Global food systems are not confined to production. There are also a massive complexity of commercial interactions. All this is in the context of an economic system we call capitalism which, while food access a public essential, due to own internal logic food is primarily produced for exchange rather than use.
Now George Monbiot has published a thought-provoking article linking food and financial systems in The Guardian (19 May) where he has a regular column: Banks collapsed in 2008; now food systems?
Monbiot, a British environmental and political activist who has also written several books, argues that “…the global food system is beginning to look like the global financial system in the run-up to 2008.” He notes that while financial collapse would be “…devastating to human welfare, food system collapse doesn’t bear thinking about.”
George Monbiot: global food system beginning to resemble global financial system before 2008 global recession
Monbiot focusses on the current surge in food prices. While it is generally assumed that this crisis is caused by a combination of the pandemic and the invasion of Ukraine, he drills down further to argue that these two events are aggravating a more dangerous underlying situation.
From 2005 to 2015 there had been a trend of declining numbers of undernourished people from 811 million to 607 million (nothing to be proud of but the trend was at least in the right direction). However, 2015 was a turning point with global hunger rising ever since (650 million in 2019 and 811 million in 2020). 2021 is expected to prove to be much worse.
Contradictions are central to the functioning of capitalism. Global food systems are not exempt from this dynamic. Here is its contradiction and what a massive contradiction it is. At the same time as global hunger is on the increase, so has global food production.
In fact, this abundance has been rising steadily for more than half a century; even greater than population growth. But only in the past two years has it surged thereby making it a major driver of inflation.
So why do we have significantly increasing food production and hunger concurrently? Monbiot provides an insightful answer – the complexity of a system that develops spontaneously from billions of interactions” thereby creating “counterintuitive properties.”
When under sufficient stress these properties start transmitting shocks through the network. There is a critical threshold where “a small disturbance can tip the entire system over” to an extent that collapse is possible.
Complexity of global food systems
Describing them as connecting nodes, Monbiot identifies food production’s inter-dependencies. They include corporations trading grain, seed and farm chemicals, major exporters and importers, and ports linked together through commercial and institutional relationships.
The counter-intuitiveness arising out of this systemic complexity is that where these nodes are weak, and subject to behaviours, the system is likely to be resilient; conversely if certain nodes become dominant, behave in similar ways and are strongly connected, the food system is likely to be fragile.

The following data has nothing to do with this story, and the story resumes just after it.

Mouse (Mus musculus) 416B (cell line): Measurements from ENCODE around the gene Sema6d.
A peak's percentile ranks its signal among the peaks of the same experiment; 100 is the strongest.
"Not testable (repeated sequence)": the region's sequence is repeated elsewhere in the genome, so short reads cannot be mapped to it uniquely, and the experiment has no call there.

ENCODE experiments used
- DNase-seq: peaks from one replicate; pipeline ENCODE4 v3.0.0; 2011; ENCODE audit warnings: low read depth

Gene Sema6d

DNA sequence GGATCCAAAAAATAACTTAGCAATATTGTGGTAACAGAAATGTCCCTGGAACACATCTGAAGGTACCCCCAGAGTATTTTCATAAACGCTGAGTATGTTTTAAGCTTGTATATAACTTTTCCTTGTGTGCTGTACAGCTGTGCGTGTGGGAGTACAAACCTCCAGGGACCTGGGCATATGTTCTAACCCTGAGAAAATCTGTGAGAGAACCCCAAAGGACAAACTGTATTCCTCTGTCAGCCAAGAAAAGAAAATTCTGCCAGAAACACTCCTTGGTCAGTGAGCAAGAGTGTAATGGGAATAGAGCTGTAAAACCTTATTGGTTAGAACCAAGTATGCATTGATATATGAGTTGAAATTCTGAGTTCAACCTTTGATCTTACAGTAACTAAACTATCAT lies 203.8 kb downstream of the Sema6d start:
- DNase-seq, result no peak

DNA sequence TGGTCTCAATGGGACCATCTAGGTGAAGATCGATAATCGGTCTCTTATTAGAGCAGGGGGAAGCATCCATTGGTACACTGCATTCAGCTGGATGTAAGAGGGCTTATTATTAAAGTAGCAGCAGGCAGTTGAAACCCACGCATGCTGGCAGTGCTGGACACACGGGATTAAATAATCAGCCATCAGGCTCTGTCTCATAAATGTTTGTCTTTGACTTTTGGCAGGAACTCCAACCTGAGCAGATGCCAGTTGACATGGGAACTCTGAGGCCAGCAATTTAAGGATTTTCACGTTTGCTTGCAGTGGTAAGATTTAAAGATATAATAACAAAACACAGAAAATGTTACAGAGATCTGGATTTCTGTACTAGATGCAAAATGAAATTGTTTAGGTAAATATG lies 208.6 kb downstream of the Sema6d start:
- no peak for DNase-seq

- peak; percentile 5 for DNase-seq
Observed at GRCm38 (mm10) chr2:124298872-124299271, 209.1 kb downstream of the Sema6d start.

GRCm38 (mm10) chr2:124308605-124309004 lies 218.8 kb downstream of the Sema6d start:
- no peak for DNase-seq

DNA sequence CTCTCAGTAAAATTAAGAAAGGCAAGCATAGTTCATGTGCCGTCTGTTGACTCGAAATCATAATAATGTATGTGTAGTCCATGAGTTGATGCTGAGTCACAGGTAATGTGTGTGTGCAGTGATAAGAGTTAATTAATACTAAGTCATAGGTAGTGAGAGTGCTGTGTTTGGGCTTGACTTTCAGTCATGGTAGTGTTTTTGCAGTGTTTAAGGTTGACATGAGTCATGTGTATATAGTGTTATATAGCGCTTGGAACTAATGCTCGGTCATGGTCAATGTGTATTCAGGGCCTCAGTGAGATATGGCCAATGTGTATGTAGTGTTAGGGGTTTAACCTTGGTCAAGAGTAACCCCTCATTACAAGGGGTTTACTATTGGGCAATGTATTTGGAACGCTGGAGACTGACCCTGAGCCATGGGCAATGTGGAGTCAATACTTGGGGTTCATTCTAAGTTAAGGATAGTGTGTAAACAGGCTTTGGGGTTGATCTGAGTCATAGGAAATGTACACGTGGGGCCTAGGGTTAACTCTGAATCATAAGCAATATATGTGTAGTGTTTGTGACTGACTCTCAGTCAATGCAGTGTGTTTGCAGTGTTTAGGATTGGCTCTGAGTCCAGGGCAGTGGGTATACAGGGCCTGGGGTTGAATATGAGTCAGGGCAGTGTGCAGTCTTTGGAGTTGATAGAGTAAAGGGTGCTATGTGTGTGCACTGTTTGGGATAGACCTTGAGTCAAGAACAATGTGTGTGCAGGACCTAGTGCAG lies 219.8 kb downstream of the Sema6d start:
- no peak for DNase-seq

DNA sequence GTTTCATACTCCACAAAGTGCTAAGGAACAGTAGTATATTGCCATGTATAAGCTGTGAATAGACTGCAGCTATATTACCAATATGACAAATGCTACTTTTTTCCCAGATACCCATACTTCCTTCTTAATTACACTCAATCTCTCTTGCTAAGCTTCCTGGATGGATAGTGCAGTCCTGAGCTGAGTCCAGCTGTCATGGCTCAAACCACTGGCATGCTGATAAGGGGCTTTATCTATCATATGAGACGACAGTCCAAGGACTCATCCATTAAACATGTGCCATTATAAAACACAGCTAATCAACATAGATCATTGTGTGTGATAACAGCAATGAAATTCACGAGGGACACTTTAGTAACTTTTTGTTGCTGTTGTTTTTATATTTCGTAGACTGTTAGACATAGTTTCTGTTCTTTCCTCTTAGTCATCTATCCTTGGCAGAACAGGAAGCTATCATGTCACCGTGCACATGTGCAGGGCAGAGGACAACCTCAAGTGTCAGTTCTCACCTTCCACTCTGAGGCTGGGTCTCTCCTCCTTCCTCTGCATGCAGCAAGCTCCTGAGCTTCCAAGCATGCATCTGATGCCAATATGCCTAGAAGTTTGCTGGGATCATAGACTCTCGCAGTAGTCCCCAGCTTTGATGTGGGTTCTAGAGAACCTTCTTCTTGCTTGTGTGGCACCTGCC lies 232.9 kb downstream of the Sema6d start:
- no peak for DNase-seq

An estimated four corporations control 90% of the global grain trade. But there is more. These corporations have been buying into seed, chemicals, processing, packing, distribution and retail. This has set the scene for a further contradiction; while food production has become locally more diverse, globally it has become less diverse with wheat, rice, maize and soy comprising almost 60% of the calories grown by farmers.
Similarly food production is now highly concentrated in a handful of nations, including Russia and Ukraine, the global network is increasing streamlined, and the industry is becoming “tightly coupled” to the financial sector. The food system is more and more vulnerable not only to its internal frailties, but also environmental and political disruptions that might interact with each other.
Changing drivers; from exchange only to use
There is an urgent need to diversify global food production and break the control of the big corporations and financial speculators. In the words of George Monbiot:
“If so many can go hungry at a time of unprecedented bounty, the consequences of the major crop failure that environmental breakdown could cause defy imagination. The system has to change.”
The problem, however, is that the tendency of the economic system we call capitalism is for increasing monopolistic power to accelerate this pursuit of not just profits but, more so, profit maximisation. This means narrowing the scope of food production at the expense of reducing global hunger.
The global food system desperately requires major reform in order for a humanitarian public good to be achieved (reducing on route to ending global hunger). But inherent economic drivers create behaviours which ensure that food production is primarily for exchange rather than use values.
Until this is resolved, this perverse outcome of increasing food production and increasing hunger globally can be expected to continue.
Ian Powell was Executive Director of the Association of Salaried Medical Specialists, the professional union representing senior doctors and dentists in New Zealand, for over 30 years, until December 2019. He is now a health systems, labour market, and political commentator living in the small river estuary community of Otaihanga (the place by the tide). First published at Political Bytes